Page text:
Why Do We Need To Support Existing Communities?
To put it simply, kicking out existing inhabitants to rebuild for a higher-paying customer doesn’t solve the issue of where those displaced individuals will live.
Rather than enhancing already existing communities, developers will often buy up property and try to turn a profit. I can’t blame them for looking to make some money, but the residents they displaced will have to turn to cheaper alternatives as they are forced to move from their home communities. Enhancing existing communities means we will use less resources to build new communities, and we effectively cut back on the waste that comes from unsustainable buildings.
What Does it Mean to Leverage Investment for Sustainability?
This aspect of community development focuses on funding and facilitating sustainable growth. That would mean lowering barriers to collaboration to allow development, so that loopholes and small clauses don’t prove to be obstacles between two agencies working together towards sustainability.
Also, this would encourage accountability to maintain renewable resources and develop locally generated renewable energy. Here you can learn more about sustainable development.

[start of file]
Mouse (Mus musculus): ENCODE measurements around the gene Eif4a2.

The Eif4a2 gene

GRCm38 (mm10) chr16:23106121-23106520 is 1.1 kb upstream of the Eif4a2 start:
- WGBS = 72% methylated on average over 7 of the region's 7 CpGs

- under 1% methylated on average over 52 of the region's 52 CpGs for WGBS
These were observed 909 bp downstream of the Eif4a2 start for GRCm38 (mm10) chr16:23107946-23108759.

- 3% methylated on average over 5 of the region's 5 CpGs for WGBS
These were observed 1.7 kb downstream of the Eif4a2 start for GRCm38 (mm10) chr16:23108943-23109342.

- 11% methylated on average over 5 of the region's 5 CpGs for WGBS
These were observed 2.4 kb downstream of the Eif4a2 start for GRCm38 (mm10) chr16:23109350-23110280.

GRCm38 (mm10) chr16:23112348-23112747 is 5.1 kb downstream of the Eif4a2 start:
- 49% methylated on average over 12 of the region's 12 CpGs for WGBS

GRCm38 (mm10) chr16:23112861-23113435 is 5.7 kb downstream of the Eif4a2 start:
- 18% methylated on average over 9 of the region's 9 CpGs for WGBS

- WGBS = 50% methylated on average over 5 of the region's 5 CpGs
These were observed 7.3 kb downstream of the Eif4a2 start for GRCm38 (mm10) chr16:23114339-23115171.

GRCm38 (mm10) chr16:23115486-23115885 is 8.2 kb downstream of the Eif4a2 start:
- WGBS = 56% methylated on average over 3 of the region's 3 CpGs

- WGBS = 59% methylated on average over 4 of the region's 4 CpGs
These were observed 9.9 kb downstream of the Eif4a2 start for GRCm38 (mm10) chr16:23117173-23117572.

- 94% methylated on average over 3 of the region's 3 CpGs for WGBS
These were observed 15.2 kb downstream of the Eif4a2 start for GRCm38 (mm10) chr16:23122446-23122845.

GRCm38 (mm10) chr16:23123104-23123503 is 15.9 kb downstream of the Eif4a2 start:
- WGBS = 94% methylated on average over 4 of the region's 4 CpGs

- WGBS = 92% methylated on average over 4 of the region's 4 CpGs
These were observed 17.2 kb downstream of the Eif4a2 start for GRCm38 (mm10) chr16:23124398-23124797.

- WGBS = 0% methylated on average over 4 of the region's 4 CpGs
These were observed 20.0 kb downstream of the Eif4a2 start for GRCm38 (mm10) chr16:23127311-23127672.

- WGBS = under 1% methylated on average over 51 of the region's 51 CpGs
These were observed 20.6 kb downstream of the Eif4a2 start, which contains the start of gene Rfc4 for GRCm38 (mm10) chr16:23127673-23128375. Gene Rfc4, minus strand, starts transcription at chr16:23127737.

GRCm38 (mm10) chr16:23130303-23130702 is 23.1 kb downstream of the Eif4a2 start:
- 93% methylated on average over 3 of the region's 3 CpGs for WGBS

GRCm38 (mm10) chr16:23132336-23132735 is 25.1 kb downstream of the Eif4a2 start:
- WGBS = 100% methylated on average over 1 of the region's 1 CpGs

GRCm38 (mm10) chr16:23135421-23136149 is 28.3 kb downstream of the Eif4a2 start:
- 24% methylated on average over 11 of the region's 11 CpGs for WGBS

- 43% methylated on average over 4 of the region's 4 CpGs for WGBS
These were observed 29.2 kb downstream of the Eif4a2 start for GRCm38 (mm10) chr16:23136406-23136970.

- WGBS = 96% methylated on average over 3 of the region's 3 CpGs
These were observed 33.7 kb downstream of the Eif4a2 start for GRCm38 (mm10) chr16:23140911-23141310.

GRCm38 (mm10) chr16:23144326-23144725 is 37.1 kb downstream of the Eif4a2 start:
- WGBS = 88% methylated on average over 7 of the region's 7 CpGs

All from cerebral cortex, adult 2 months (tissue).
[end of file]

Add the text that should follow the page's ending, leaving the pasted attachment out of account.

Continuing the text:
Value Communities and Neighborhoods? Sounds Obvious
All of the 6 principles toward building sustainable communities are tied together and depend on one another to be successful. Calling back to the need for transportation options, walking is potentially the most important form of transportation to build around.
A community built for cars is plagued with parking lots taking up space, smog choked citizens, and traffic related fatalities.
A neighborhood built to be walkable encourages healthier lifestyles for the population and the habitat. Consider how easy it is to enter a shop that you walk past, and how inconvenient it is to suddenly stop and park by a store that you drive past.
So What Can I Do to Help Make My Community Sustainable?
Support initiatives to build pedestrian friendly transportation infrastructure in your community. Bike lanes, public transit trains and buses, and walkable development in the city. Look to support retrofitting buildings for sustainability. Buy from local businesses so the community can thrive, and avoid being bought out.
These 6 principles of developing sustainable communities should help guide you towards an eco-friendly future for your community.
Photo credit: "Oak Terrace Preserve, a sustainable community" by North Charleston; "Cars stink" by Peter Blanchard; "West Sacramento affordable housing construction" by mark.hogan; "Sustainable housing, Hammarby" by La Citta Vita; "St. Petersburg Local Businesses" by CityofStPete; "Hometown" by vladislav@munich; "Solar Farm" by mcmees24; "Food Gardens, Channels, Vertical Farms - Shanghai Sustainable Masterplan" by Except Integrated Sustainability; Bikes: "#bikeboom pic negates almost every wonky stereotype about people who ride bikes in London" by carltonreid